- Pressure Release
- Bigs are more likely to screen on a ball screen than an off screen

Ball Handler’s Role
- Set Up (From Triple Threat, Live Dribble)
- Separation
- Level of the Ball Screen
- Reads
- Flat Hedge—Hesitate & Go, String 3
- Hard Hedge/Trap—Drag Throwback, Late Split
- Under—Shoot 3, Screen Re-Screen
- Switch—Drive the Switch, Post the Switch
- Overplay—Reject, Early Split
- Passing Routine
- Pocket Bounce Pass
- Late Throwback Jump Pass
- Drag Reverse Pivot Throwback
- Slip Pass from Triple Threat
- Slip Pass with Live Dribble

Screener’s Role
- Stationary, Sprint into It, Screen into it
- Pop Your Feet, Hold the Screen!!! (Must make contact!)
- How do we roll? Tap & Go or Traditional
- How do we pop? Sprint or Traditional
- How to Slip?
- Change the Angle
- Roll to Bury if team goes under

Ball Screen Actions
- Flat Hedge— Middle Ballscreen, Roll and Replace, Duncan action
- Hard Hedge/Trap—Slipped screen, Pick and Pop Sideline
- Under—Rescreen, Set it Lower, Old Spur action (Tony Parker)
- Switch—Seven Cut, Post the Switch, Sideline Roll and Replace (Hi-low flash)
- Overplay—Buffalo action

For more info on this offense, then check out Chris Mack's brand new DVD on his Ball Screen offense.

Ever since the school year finished up this past week, I've been addicted to this site. Probably most of y'all have heard it, but in case you didn't, you'll thank me on this one. It's the NCAA's Vault, past March Madness games going all the way back to 2000 for the Sweet 16 and rounds forward. It's a gold mine, but be careful, you could easily lose several hours/days just watching games, and taking notes. The only thing that would be better would be all the rounds, maybe that's coming soon. Anyways, enjoy...

I've also been addicted to watching old SEC football games too, though the SEC website only keeps games from the past couple of seasons.

For me, the offseason is all about reflection and ideas. It's the time for coaches to do the deep thinking that we don't get to do during the season, with the necessary chaos of practices, games, and ya, of course teaching. I keep coming back to these set of notes from Mario De Sisti and he's listed a bunch of his top teaching points. I don't think all of them apply for me, but certainly the first 10 or so really resonate with me. I've always been someone who liked to keep teaching points to the minimum, because who's going to remember a list of 30 teaching points. Anyways, you can take a look here at all 30 or so and judge for yourself.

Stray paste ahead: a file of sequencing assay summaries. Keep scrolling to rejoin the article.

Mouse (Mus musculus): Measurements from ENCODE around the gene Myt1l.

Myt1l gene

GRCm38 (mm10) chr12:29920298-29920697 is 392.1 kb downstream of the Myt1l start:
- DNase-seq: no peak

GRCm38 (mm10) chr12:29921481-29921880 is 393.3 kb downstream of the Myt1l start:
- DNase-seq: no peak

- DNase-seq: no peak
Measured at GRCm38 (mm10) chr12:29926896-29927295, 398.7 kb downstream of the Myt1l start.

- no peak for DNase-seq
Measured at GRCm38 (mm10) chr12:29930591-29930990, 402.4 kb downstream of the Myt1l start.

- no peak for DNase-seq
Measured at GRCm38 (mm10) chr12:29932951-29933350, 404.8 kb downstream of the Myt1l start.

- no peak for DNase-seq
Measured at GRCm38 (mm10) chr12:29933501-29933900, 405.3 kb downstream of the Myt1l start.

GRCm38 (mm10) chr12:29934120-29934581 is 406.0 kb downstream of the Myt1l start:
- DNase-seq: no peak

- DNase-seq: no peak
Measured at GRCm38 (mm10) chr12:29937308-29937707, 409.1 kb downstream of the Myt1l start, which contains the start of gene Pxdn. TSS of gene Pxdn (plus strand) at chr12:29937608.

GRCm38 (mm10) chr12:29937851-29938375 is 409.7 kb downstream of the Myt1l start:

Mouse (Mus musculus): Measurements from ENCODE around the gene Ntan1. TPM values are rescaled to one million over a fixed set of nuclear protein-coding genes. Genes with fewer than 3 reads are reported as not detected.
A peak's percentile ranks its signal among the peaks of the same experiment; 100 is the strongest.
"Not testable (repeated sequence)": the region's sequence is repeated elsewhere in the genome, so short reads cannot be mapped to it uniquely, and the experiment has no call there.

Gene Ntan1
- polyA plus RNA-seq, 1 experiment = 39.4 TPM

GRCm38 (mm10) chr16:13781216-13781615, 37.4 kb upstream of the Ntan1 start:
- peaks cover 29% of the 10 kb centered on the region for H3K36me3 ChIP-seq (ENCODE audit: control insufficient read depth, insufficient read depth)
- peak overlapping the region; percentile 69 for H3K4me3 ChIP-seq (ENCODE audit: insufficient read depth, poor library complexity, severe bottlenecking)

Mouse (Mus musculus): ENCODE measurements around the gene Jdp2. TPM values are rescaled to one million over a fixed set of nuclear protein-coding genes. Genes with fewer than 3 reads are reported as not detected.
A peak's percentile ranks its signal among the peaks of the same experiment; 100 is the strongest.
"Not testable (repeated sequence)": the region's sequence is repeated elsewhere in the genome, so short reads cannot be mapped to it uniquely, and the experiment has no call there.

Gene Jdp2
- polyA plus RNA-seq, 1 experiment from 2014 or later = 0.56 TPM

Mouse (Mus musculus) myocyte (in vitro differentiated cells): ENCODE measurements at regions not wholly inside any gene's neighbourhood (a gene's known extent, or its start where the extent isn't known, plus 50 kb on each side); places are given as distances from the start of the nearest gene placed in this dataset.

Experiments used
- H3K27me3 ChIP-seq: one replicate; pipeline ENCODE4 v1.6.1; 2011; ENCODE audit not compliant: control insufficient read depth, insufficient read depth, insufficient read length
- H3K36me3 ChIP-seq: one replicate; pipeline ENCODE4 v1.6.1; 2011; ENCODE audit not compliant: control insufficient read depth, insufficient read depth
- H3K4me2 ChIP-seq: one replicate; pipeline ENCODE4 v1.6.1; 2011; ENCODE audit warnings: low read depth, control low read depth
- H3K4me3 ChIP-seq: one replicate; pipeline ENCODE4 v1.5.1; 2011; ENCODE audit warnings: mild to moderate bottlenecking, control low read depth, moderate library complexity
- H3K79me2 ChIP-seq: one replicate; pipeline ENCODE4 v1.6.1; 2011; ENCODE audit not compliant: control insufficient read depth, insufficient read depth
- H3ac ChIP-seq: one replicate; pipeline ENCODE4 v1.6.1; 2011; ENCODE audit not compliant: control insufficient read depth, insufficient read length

Top Teaching Points:

1. Teach “mentality”. Players need to learn to read the defense. Avoid drills on air. As much as possible use guided defense. This means a defender is directed in which way to play defense. It could also be a coach or manager. The offense learns to read the defense. When first learning give two options controlled by guided defense. For example go right or left. If you want players to learn the game you must teach it in every drill. By using guided defense the offense learns the reason for their actions. It gives them a target as to where they should be going. For example: Cut off the shoulder of the defender. It discourages actions that could not happen in the ‘real” game. For example chest passes to a post player. It also helps defense become smarter. The defender learns how his/her actions can influence offensive decisions.

2. If you have two options stay on offense three times in a row. Guided defense give you option one, option two, and a choice on the third. Add an option when the first two options have been consolidated.

3. Stay on offense or defense for multiple repetitions without changing positions. We so often rotate from offense to defense to a sub in many drills we do. This is easy for the coach, but it is not best for the athlete to learn. By staying on offense defense for multiple reps you get a chance to immediately learn form the rep before.

4. Add transition for conditioning and concentration.
a) Offense transitions vs. air i.e. 1on 0, 2 on 0, 3 on 0 etc. (add a coach for guided defense)
b) Transition giving the offense an advantage i.e. 2-1, 3 on 2, 4 on 3
c) Offense and defense transition 1 on 1, 3 on 3
d) Defense transitions vs. new offensive with an advantage 1on 1 on 1, 2 on 2 on 2, 3 on 3 on 3, 4 on 4 on 4

5. Teach offense the first 3 months, next 3 months 70% defense 30 % offense, last 2 months 40 % transition, 30 % offense, 30 % defense. Players need time to learn. By trying to teach everything at once it is very confusing for the athletes. The same idea can be used in training camps for teams that must come together for a short period of time. The first part of training camp should be offense with guided defense only. Play players are still playing defense and using transition during this time. It is just that the details are not being taught in drill situations.

6. “Flying corrections” – make corrections without stopping the drill. If one player is having problems pull this player out of the drill and correct. Have an assistant coach take the player and work on the problem and then insert the player back into the drill. The art of coaching is to know what mistakes need correction. A coach could stop the play on every single action. When do you stop the entire
group? When do you coach on the fly? And when do you ignore the mistake? What are the important ones?

7. The coach makes the players read by giving signals that force players to react i.e. a number to keep head up when dribbling, an arm up to indicate which way to dribble, two hands to call for a pass, signals to indicate the type of guided defense.

8. Continuity in practice. It is hard for players to follow the flow of a practice if you jump from drill to drill with no logical progression. Practice should read like a book. Start with the introduction and proceed to chapter 1 then 2, 3 etc. You don’t start at chapter 5, and then go to 1 then 7 etc. Ask your players at the end of practice how many drills they remember. They should be able to remember them all and the teaching points for each drill.